The other day, I came across this TED Talk about how a PowerPoint is not the same as a presentation.
I think this speech is a great reminder of the importance of communication skills. A lack of communication skills means that no matter how valuable your content is, no one will benefit from it.
The opposite also holds true.
A “bad message” delivered in a way that resonates with an audience will have more impact than a great message delivered badly.
Is that right? I don’t think so—but no one said life would be fair.
The solution? Improving your communication skills.
A great content creator also has charisma. But what does that mean exactly? For me, the following illustration describes it well:
Multiple factors go into charisma. Think about your favorite content creator. How many elements from the image can you spot?
Let’s think about Adam. You can find his backstory on the About Me page. He shares stories from his early childhood that show his character flaws and that he has improved over time.
Next up, in the identity column, he’s a leader. He’s the face behind both the blogging brand and the YouTube channel. At the same time, he’s not a loud leader. On a recent livestream, I heard him say that he loves the “simple life” of business and spending time with his wife and dogs.
No loud cars or overhyped way of living here.
I think we can also consider him somewhat of a reluctant hero. He’s found out what worked for him, and since he’s “a teacher at heart” he’s sharing what he’s learned with others.
Finally, Adam uses lots of before and after stories. He shares how things worked before and how they improved after making the right changes. Sometimes, the stories are framed as secrets. He also uses lots of 3rd person testimonials when it comes to selling.
I think the above sums up why thousands of people look up to Adam as an attractive character and a charismatic leader.
Another point to consider: a charismatic leader can become much more than just a content creator. The person can build a community of loyal followers.
And for me, that’s when real influencing happens.
Finally, a content creator must be comfortable working alone. Many content creators start working on their hustle to test the waters, make a side income, or a combination of the two. Generally, this involves working long hours by oneself as you go through a trial-and-error period.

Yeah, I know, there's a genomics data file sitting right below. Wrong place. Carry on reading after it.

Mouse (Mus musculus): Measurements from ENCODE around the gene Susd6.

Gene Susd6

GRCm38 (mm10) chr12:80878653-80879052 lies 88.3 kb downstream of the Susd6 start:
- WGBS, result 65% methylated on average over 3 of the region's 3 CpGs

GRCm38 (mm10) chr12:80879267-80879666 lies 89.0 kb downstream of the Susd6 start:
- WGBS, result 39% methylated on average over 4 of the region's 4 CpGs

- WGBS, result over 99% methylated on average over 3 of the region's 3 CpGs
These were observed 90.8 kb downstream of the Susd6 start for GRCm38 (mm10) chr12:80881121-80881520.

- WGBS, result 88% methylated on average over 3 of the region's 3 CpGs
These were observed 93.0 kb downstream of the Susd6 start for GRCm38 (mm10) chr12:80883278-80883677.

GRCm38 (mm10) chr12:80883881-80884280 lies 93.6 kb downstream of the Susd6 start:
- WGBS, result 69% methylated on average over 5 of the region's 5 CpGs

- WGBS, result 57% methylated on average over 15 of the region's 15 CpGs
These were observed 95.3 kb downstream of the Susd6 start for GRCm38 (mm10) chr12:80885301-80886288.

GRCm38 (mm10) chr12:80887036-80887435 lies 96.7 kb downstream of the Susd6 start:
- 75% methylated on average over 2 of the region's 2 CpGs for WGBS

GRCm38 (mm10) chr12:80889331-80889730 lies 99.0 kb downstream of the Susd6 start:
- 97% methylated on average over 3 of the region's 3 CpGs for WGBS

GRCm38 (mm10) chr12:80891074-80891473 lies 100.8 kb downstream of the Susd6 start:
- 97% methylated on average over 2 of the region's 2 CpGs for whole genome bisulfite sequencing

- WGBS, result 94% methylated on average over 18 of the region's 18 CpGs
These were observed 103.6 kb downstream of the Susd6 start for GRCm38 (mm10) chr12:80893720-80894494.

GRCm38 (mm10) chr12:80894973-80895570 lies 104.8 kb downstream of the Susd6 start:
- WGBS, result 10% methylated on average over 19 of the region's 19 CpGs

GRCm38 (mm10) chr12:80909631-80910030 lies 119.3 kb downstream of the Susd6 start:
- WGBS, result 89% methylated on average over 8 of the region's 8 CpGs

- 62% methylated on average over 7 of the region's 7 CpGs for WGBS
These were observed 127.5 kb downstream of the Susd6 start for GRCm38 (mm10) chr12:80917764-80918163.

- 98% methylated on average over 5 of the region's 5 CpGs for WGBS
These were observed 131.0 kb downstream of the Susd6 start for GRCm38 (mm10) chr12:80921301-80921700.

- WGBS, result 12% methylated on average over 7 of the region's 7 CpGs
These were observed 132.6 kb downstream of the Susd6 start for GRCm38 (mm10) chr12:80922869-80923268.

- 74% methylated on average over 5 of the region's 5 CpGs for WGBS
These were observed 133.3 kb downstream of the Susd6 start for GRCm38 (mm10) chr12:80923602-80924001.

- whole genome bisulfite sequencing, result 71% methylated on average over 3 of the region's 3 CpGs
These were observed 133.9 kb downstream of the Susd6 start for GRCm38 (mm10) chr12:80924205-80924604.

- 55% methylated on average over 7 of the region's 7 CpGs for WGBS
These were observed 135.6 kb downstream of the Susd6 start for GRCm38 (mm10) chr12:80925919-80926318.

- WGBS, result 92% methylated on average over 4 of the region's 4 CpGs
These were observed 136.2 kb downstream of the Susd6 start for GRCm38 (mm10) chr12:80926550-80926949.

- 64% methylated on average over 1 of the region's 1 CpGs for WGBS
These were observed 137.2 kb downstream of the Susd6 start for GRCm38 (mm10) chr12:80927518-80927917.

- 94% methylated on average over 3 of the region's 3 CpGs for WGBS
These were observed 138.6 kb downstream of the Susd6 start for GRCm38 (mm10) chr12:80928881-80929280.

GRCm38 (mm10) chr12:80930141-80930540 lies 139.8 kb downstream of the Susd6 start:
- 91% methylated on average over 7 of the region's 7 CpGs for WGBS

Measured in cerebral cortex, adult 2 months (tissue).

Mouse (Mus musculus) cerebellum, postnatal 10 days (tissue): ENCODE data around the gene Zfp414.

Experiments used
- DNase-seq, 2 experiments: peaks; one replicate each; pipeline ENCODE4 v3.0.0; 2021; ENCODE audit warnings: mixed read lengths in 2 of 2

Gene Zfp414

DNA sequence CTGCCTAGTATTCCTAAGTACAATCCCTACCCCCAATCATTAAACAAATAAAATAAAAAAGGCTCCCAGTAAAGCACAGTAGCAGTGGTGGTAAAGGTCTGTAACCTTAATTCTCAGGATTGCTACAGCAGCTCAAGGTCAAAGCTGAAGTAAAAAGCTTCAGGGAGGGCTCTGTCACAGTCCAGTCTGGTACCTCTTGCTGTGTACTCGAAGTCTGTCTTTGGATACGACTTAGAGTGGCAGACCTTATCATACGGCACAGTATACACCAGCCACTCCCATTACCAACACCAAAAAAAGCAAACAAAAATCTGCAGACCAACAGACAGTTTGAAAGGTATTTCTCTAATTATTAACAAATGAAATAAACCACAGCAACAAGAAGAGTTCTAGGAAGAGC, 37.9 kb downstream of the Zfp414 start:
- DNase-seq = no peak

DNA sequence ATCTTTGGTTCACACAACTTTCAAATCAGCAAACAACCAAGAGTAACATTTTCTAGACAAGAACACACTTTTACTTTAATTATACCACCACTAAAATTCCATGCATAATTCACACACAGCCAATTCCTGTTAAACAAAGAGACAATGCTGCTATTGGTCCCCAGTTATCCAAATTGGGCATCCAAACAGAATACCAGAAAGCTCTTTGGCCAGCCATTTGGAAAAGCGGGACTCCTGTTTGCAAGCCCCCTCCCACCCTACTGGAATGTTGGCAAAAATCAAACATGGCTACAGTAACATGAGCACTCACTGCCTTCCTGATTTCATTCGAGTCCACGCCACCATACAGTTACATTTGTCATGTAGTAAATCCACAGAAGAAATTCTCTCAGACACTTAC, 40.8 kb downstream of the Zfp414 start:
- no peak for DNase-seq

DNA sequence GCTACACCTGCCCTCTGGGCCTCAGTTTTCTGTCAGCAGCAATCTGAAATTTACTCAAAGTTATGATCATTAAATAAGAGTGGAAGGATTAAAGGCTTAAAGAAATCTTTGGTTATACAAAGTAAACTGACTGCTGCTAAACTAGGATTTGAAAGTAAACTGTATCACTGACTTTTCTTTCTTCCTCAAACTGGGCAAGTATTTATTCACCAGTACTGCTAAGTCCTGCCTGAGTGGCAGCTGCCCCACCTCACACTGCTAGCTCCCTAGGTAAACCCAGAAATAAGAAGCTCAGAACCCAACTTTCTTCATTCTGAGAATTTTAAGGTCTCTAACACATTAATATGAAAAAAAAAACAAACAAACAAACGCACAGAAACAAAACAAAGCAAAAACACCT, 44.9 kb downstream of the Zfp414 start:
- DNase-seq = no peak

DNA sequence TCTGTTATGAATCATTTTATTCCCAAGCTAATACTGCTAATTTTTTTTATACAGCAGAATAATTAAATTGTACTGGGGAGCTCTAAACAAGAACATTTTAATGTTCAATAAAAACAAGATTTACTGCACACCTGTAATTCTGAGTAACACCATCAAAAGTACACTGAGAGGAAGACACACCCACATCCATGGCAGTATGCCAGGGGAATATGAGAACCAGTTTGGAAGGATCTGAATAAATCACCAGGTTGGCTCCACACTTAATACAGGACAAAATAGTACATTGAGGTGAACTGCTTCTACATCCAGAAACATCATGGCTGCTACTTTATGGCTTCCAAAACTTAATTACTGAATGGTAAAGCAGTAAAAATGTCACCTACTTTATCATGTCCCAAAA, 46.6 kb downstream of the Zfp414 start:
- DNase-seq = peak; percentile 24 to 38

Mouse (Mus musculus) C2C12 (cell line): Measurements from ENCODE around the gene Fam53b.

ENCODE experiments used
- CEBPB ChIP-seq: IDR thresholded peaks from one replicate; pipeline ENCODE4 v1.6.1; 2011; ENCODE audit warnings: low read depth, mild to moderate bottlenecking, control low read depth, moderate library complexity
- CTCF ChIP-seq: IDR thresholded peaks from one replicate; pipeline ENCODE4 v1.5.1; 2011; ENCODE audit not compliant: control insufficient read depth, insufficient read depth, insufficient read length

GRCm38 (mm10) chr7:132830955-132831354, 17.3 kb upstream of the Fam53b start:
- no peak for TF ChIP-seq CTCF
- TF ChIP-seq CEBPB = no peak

Here are a few examples of successful content creators to show you just how diverse and effective content creation can be.
I know I’ve spoken about Adam in the previous section but let’s quickly go through his journey as a content creator.
Adam started content creation in the form of blogging and built a successful business through that. He then hired a team and branched into YouTube.
This is an excellent example of how being a content creator (with charisma) can help you build an audience that makes you real income.
Here’s an Instagram example. George is a solo content creator who creates reels (i.e., short videos on Instagram) focusing on topics like:
- Video editing tools
- Sound effects
- Content creation mistakes to avoid
Through his Instagram bio, he directs people to products he sells (or offers for free to build up value). These products include live cohorts, sound design products, free editing assets, and more.
He also offers people the chance to join his newsletter:
As a result of his Instagram, he’s building up an audience of people who like the content he produces. Over time, this audience recognizes him as a subject expert in what he teaches which means they’ll more likely end up using his products and services.
Another of my favorite content creators is Chris Williamson. He shares content through his podcast and YouTube channel.
His audience growth is quite impressive. He had an audience of 20K subscribers on YouTube in January 2020. As of December 2023, he now has 1.6+ million.
It’s safe to say this growth happened thanks to the quality of the information he shares together with the high-profile guests he has on his show.
He creates content around topics close to his heart, including:
- Inspirational quotes
- Health and fitness
Chris is very consistent with his publishing (generally posting 3 times a week).
He recently also started a newsletter where he shares more of his thoughts:
Here’s a quick list:
- They know how to capture attention.
- They have an audience (built over time) that loves their content.
- They are consistent in their publishing.
- They speak about the topics they’re passionate about.
- They can influence a massive amount of people to take specific actions.
The truth is, that as soon as you hit that publish button, you’re a content creator. Want to get better at it?
Developing the skills to become a successful content creator takes time, dedication, and a clear understanding of who you are. If it helps, remember that everyone started from zero and kept at it till they hit their goal.